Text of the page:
BROADWAY: Stage VS. Film

I was eight years old when I saw my first Broadway show. My parents took me to New York City for my very first time to celebrate my eighth birthday with my best friend and her parents. We saw “Beauty & the Beast” on the Great White Way; I was completely captivated. It helped, of course, that the play was based on one of my favorite Disney movies. Scenes that played fondly in my head in soft animation exploded in front of my eyes in a dazzling display of pyrotechnics and choreography. Broadway has held a special place in my heart ever since; I’ve seen approximately a dozen shows and there’s only been a handful that I haven’t loved. It’s an amazing experience each and every time. The success of certain stage shows has been helped along by film versions for years now, but only recently have I started to truly enjoy comparing the two. There are movies I’ve seen and loved even without even having the experience of the stage to back it up (like “Rent” and “Sweeney Todd”). Just this month alone, I was able to do some of that comparing twice. On June 18, I saw “Aladdin” on stage. On June 26, I saw “Jersey Boys” on film. So I decided to do a quick breakdown of all the Broadway shows vs. movies I’ve seen. Ya know. For fun.

Beauty&theBeast1. Beauty & the Beast (1995)

What worked: The “Be Our Guest” dinner show has been unmatched in any show I’ve seen since.

What didn’t: The beast in the film is scary. The beast on stage was scary-ugly. That costume could’ve used some work.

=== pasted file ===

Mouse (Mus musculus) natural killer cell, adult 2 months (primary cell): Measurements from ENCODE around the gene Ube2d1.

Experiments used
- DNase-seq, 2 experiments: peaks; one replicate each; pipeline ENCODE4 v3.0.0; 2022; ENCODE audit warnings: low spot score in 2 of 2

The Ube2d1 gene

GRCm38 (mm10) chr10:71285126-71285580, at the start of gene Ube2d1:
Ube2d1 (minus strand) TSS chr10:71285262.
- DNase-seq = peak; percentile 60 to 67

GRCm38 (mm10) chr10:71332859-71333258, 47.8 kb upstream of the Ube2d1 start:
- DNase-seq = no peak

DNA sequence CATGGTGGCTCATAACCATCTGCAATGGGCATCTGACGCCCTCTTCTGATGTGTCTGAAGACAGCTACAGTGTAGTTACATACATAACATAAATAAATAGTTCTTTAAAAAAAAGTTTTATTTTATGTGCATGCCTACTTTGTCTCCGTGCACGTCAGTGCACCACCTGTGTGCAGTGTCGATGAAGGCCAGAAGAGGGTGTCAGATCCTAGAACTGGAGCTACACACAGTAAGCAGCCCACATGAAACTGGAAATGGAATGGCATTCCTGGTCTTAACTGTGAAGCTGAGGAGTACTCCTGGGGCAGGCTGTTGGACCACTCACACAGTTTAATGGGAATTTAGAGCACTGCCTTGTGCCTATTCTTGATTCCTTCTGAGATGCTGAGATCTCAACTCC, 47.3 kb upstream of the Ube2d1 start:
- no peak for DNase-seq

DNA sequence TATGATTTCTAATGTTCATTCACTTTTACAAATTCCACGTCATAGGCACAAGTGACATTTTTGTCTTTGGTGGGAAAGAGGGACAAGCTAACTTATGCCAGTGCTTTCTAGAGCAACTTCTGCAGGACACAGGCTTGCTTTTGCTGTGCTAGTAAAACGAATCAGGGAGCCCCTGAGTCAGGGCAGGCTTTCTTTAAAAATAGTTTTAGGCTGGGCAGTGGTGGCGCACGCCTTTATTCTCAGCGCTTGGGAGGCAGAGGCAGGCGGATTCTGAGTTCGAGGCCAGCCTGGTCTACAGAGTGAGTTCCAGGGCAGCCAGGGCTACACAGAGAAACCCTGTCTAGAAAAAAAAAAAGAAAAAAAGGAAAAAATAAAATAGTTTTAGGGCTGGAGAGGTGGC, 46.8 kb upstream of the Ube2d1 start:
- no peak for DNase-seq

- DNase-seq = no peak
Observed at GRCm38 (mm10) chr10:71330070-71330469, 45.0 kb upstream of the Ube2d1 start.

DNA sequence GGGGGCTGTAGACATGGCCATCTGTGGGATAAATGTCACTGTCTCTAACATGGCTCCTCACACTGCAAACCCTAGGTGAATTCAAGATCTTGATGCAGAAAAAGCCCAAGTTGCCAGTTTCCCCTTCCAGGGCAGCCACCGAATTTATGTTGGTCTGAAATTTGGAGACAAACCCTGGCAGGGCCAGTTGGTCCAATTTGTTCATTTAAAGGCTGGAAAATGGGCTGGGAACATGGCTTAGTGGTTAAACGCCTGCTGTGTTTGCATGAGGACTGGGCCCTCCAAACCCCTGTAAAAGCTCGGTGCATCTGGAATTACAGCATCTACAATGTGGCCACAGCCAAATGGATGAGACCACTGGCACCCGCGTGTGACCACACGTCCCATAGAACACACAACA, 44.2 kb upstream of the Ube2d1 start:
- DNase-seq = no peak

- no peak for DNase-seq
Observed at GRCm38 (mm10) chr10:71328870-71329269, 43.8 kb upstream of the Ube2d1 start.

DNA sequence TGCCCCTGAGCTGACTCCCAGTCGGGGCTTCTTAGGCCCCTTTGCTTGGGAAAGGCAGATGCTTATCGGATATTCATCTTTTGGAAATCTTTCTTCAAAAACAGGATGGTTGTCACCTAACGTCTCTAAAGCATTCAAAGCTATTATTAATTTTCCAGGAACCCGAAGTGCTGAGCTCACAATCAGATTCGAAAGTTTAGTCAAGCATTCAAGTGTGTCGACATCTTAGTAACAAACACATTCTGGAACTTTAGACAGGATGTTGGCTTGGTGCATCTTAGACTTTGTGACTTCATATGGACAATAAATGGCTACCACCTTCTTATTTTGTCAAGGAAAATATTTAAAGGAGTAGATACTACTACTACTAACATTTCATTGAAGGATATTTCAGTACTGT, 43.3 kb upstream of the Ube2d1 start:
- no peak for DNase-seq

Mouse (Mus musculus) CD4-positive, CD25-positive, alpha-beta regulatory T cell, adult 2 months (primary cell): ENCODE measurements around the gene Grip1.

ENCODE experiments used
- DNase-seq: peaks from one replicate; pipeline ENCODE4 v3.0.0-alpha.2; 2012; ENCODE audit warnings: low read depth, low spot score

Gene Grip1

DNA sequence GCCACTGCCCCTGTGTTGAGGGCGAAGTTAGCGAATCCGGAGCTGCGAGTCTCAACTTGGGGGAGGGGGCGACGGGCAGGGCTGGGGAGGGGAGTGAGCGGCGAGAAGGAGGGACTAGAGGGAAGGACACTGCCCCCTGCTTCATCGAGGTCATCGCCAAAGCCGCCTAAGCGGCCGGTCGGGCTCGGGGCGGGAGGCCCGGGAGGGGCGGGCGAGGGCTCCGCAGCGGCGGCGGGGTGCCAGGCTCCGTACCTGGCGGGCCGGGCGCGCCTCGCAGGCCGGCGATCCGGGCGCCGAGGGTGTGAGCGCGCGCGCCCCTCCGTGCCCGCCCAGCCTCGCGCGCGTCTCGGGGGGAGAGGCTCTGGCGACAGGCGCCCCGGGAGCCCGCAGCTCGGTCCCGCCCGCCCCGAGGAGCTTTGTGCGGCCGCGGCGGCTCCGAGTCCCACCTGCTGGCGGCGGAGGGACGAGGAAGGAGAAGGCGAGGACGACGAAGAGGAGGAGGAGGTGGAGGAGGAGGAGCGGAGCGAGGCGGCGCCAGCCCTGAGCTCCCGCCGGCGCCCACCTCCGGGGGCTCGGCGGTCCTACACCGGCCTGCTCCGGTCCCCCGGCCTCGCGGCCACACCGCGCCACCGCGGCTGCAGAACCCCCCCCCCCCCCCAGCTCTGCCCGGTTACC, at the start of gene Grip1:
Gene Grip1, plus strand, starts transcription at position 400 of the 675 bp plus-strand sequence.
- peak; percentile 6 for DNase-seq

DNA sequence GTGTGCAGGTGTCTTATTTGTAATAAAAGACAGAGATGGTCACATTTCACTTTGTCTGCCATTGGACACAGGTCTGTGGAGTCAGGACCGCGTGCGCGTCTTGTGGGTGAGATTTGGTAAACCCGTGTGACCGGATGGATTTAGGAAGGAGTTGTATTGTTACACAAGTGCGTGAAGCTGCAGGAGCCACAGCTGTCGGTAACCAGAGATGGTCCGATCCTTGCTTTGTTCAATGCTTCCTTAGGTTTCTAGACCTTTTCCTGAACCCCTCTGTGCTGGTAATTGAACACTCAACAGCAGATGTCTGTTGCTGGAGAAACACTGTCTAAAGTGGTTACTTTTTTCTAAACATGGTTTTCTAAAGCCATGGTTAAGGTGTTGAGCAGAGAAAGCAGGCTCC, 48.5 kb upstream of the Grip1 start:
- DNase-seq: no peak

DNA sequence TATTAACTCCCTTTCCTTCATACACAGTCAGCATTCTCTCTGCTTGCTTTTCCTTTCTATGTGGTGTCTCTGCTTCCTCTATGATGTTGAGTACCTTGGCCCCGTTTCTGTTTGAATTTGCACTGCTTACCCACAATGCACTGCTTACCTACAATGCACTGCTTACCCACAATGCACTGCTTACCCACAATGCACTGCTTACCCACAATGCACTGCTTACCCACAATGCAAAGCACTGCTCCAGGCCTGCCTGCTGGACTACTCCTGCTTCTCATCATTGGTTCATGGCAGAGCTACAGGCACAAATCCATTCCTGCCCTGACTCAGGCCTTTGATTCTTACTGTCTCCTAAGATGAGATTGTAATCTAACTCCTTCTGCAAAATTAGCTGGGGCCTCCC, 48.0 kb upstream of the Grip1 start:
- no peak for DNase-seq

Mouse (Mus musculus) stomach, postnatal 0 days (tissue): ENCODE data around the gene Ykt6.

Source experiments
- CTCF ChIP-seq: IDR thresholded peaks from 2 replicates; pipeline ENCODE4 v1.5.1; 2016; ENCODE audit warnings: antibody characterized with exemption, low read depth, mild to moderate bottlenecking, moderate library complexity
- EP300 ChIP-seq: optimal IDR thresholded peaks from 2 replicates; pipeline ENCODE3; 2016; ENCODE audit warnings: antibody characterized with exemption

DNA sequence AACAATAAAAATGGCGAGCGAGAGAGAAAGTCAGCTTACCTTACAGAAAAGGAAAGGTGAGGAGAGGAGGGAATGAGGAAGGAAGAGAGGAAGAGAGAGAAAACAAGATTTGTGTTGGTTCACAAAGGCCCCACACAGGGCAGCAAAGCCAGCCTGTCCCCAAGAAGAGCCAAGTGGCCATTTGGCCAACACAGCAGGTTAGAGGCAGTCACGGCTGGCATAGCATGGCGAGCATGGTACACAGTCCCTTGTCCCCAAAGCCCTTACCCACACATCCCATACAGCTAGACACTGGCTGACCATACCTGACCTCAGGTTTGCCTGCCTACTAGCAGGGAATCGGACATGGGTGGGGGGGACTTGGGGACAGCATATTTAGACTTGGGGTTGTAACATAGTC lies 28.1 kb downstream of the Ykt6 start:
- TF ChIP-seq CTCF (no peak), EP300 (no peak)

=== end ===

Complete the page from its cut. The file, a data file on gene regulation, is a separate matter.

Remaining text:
Which was better: The movie. Don’t get me wrong, the show was amazing. But there’s a reason why the Disney generation holds those classic animation films on such high pedastals. Continue reading


How do you solve a problem like …


The Sound of Music - Season 2013

This looks downright delightful!

The fourth season Idol and country superstar will take center stage as our fave fraulein for a three-hour live adaptation modeled after the 1959 Broadway show, not the 1965 film classic we all know and love—although the poster does bring to mind a certain iconic scene. And even though Ms. Underwood won’t exactly be stepping into her shoes, Dame Andrews still wishes it well. Sidebar: The fact that 78-year-old Julie can’t sing like this anymore makes me want to cry. End of sidebar. The production also stars Stephen Moyer as Captain Georg von Trapp, plus appearances from Smash’s Christian Borle with fellow Great White Way vets Audra McDonald and Laura Benanti.

The musical airs live December 5 at 8 (ET) on NBC.